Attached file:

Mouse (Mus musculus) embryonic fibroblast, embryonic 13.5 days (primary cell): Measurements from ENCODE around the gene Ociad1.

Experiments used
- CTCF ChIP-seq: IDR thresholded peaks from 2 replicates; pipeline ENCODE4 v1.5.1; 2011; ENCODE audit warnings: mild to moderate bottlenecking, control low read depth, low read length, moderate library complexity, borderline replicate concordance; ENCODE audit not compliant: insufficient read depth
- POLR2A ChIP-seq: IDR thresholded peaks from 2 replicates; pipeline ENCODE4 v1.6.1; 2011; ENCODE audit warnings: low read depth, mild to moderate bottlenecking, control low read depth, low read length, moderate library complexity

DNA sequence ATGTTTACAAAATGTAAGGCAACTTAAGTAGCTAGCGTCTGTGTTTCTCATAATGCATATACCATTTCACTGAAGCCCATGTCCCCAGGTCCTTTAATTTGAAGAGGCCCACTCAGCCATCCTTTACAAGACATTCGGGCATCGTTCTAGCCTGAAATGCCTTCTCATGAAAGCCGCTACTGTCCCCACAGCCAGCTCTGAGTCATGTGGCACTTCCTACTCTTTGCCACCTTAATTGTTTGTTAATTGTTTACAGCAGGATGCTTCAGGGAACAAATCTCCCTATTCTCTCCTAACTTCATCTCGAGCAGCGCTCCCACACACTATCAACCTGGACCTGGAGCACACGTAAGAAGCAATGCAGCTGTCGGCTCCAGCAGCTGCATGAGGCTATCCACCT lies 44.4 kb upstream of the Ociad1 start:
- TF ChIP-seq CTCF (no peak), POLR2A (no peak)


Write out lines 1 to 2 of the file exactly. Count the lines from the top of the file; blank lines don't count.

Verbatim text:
Mouse (Mus musculus) embryonic fibroblast, embryonic 13.5 days (primary cell): Measurements from ENCODE around the gene Ociad1.

Experiments used